If your family is anything like mine, you spent several hours over the holidays playing with a new technology called ChatGPT. For those of you not familiar with ChatGPT, it’s an OpenAI program that can write…well, anything. I’ve asked it to write a sonnet comparing Bali and Mars, a narrative essay about a one-eyed dog that goes back in time and meets Leonardo da Vinci, and an answer to the question, “Do you think Star Trek: Discovery should be considered Star Trek canon, and why or why not?”
And yes, I’ve also asked it to write answers to several of the writing prompts in Imagine Edgenuity courses. Which it does exceedingly well.
As ChatGPT is now broadly (and freely) available to anyone, we know that students have already started using it to “help” them with their work in Imagine Edgenuity. We know that educators are concerned. So are we. We’ve already begun the conversations internally about what steps we can and should be taking to help teachers determine when AI was used to generate a written response.
What We Can Do Now
Along with ChatGPT, OpenAI also created a tool that can analyze a piece of writing and predict the likelihood that it was created by artificial intelligence. Teachers can access this tool for free here. In our testing, we’ve found it to be remarkably accurate. We highly recommend using this tool if a student has submitted work that seems out of character — more formally written than usual, slightly robotic, or with details that don’t match what you know about the student. For example, one of our teachers read an essay from a sixth grader that talked about the difficulties he had fitting in on his first day at a large, public high school; something was clearly off, and the AI detector confirmed it.
What We’re Working on for the Future
We will be incorporating this kind of detection within the Academic Integrity toolset available now in Imagine Edgenuity. Just as we can currently report on the percentage of a written response that appears online or has already been submitted by another student, we will provide information to teachers on whether AI was likely involved in crafting the text. We are working to have this feature available before the end of the current school year.
What Can Teachers Do to Promote Academic Integrity in Schools?
There are several things that teachers can do to ensure academic integrity in schools:
1. Clearly communicate expectations.
Teachers should make sure that students understand what is expected of them in terms of academic integrity. This can include guidelines for proper citation of sources, rules for collaboration on assignments, and consequences for academic dishonesty.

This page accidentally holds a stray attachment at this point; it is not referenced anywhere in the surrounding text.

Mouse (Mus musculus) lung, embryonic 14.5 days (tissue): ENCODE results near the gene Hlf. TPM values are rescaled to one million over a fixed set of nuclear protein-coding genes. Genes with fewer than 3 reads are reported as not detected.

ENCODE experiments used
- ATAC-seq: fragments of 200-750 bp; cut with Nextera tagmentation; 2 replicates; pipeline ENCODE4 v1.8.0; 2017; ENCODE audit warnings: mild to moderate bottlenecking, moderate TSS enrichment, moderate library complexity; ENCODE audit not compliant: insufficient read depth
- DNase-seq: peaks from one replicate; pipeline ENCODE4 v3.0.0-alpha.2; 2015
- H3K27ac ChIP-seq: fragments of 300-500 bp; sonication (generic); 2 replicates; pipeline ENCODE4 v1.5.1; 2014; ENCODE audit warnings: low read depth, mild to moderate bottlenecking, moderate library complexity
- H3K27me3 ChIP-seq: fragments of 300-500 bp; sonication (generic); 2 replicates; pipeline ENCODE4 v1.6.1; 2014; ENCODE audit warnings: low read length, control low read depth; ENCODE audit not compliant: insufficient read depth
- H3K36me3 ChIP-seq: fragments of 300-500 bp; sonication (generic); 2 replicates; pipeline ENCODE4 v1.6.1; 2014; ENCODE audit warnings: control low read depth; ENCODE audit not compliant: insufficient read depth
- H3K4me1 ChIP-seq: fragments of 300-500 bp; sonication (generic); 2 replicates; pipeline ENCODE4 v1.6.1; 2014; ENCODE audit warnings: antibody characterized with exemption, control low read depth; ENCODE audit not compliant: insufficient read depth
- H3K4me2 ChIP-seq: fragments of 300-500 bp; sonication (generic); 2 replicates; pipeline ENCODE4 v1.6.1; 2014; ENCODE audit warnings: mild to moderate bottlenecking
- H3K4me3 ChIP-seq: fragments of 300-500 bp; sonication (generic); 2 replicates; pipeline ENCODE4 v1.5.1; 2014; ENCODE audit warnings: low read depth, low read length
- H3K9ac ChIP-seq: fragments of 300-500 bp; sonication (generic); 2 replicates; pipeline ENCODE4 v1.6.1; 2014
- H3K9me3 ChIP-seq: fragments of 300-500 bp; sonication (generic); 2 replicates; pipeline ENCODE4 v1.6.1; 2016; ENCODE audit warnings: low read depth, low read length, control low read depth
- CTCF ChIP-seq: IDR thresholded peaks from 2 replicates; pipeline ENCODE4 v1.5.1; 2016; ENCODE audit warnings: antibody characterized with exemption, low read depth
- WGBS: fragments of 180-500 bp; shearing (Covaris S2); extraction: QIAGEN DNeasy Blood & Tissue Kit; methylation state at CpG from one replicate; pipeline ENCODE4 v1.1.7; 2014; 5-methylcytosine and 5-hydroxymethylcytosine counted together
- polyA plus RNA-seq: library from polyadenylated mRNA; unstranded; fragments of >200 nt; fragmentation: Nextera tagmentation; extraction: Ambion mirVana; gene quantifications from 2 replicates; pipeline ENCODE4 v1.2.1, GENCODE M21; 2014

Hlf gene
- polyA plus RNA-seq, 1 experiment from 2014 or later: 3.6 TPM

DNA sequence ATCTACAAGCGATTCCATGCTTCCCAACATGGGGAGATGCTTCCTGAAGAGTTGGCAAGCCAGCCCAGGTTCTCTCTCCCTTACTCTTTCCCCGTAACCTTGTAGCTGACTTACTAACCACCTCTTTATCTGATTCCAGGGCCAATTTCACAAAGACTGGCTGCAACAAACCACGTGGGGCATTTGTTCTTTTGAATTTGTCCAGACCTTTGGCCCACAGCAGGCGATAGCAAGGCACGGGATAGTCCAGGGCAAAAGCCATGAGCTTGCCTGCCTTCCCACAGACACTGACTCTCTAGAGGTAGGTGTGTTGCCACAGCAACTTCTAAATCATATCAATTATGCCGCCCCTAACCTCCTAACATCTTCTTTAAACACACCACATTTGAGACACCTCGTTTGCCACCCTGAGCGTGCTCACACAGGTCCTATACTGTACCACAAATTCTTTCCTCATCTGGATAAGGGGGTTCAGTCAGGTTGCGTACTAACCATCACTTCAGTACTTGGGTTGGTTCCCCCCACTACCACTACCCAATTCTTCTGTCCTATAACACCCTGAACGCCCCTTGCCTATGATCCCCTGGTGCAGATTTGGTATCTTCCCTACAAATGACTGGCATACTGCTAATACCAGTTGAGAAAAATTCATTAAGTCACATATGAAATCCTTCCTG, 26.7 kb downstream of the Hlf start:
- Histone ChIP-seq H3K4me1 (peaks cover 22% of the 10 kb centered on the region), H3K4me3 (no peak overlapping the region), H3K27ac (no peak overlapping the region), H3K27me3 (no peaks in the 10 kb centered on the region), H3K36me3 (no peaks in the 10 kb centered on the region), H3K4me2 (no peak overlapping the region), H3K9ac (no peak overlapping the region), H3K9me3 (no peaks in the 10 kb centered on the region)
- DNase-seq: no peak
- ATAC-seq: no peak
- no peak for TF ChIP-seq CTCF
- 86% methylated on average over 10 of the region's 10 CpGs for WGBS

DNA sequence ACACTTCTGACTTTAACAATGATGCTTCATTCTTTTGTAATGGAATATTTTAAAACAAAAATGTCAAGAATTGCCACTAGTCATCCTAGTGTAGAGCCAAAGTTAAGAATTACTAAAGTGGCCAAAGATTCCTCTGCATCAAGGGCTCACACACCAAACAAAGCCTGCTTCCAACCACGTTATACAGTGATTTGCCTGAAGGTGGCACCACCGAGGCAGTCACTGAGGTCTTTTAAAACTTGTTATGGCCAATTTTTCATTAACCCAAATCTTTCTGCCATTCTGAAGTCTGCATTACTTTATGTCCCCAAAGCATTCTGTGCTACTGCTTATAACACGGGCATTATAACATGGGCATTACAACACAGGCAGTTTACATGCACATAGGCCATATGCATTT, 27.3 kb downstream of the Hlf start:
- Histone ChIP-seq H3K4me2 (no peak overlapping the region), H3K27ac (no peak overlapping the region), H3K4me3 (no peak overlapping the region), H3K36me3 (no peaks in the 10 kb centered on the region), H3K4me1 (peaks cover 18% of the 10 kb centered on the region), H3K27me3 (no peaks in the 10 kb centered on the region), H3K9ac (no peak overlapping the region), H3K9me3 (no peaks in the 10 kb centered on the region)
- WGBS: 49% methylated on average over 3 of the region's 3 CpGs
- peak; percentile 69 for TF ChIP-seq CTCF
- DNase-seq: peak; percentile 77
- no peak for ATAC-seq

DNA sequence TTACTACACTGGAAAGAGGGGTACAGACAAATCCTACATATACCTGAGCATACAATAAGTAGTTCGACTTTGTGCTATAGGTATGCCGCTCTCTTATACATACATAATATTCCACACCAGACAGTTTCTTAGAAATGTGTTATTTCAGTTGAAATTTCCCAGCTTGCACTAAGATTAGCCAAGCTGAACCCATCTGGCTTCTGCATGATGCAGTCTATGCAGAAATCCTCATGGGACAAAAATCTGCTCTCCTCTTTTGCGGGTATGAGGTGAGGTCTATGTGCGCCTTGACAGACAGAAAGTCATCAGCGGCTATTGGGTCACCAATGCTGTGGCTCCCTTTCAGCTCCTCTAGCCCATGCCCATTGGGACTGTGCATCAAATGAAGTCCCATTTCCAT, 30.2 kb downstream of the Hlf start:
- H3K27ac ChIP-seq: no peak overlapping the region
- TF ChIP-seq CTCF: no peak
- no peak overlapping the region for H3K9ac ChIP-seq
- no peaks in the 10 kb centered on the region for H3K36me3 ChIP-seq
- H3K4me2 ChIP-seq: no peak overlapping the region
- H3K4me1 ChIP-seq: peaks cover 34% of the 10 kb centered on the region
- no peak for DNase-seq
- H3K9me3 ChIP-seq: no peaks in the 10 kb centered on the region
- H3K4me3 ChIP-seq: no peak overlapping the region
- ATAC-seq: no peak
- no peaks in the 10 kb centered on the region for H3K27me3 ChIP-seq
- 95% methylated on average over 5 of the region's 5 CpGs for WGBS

2. Use plagiarism detection tools.
There are a number of software tools available that can help teachers identify instances of plagiarism in students’ work. These tools can be especially helpful for detecting copied content from online sources.
3. Encourage responsible research practices.
Teachers can teach students how to properly research and cite sources and encourage them to ask for help if they are unsure how to do so.
4. Monitor for academic misconduct.
Teachers should be vigilant in looking for signs of academic misconduct, such as copied assignments or cheating on exams. If misconduct is suspected, teachers should follow the school’s policies for addressing it.
5. Promote a culture of academic integrity.
Teachers can set a positive example for students by demonstrating integrity in their own work and by stressing the importance of honesty in academic pursuits.
By taking these steps, teachers can help create a culture of academic integrity in their schools and ensure that all students are held to high standards of honesty and professionalism.
And, in case you didn’t notice: that entire last section was written by ChatGPT. Told you it was good.
About the author
Imagine Learning’s Vice President of Product Management, Courseware
A former classroom teacher, Deborah has also previously worked with an array of educational publishers and consulting organizations, including Scholastic Education, Kaplan K12 Learning Services, and the New York Times Learning Network. Her expertise includes curriculum planning and professional development, online and hybrid learning, instructional design, and product management/development.
Deborah holds a B.A. in Child Development from Tufts University and a master’s degree in Mathematics Education from Rutgers University. Her areas of academic focus have included early literacy, problem-based learning, and comparative studies in mathematics instruction.